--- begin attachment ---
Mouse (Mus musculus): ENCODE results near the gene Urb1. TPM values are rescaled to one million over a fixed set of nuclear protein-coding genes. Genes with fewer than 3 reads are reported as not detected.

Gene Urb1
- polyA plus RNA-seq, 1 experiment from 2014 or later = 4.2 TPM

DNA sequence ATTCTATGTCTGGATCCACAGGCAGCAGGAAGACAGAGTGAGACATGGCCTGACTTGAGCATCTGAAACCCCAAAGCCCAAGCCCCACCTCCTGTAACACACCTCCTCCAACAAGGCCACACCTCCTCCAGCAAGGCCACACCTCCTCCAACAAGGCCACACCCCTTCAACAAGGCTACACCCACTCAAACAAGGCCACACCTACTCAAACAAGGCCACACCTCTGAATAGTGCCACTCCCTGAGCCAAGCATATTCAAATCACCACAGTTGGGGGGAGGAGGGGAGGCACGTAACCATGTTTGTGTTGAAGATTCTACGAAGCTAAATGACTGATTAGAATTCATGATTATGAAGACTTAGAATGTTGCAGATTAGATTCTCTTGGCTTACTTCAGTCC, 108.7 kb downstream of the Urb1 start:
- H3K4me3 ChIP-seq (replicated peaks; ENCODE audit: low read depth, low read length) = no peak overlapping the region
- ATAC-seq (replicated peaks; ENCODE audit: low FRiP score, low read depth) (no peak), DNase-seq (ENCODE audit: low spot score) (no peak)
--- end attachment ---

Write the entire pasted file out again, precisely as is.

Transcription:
Mouse (Mus musculus): ENCODE results near the gene Urb1. TPM values are rescaled to one million over a fixed set of nuclear protein-coding genes. Genes with fewer than 3 reads are reported as not detected.

Gene Urb1
- polyA plus RNA-seq, 1 experiment from 2014 or later = 4.2 TPM

DNA sequence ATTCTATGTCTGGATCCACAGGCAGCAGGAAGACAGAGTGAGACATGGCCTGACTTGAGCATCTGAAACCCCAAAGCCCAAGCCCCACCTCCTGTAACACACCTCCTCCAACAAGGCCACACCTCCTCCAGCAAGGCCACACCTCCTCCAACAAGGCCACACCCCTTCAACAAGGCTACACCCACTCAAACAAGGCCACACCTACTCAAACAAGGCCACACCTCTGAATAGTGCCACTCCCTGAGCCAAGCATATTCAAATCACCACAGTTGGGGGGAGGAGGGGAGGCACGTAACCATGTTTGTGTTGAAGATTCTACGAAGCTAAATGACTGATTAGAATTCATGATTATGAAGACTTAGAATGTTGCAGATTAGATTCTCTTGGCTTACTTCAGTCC, 108.7 kb downstream of the Urb1 start:
- H3K4me3 ChIP-seq (replicated peaks; ENCODE audit: low read depth, low read length) = no peak overlapping the region
- ATAC-seq (replicated peaks; ENCODE audit: low FRiP score, low read depth) (no peak), DNase-seq (ENCODE audit: low spot score) (no peak)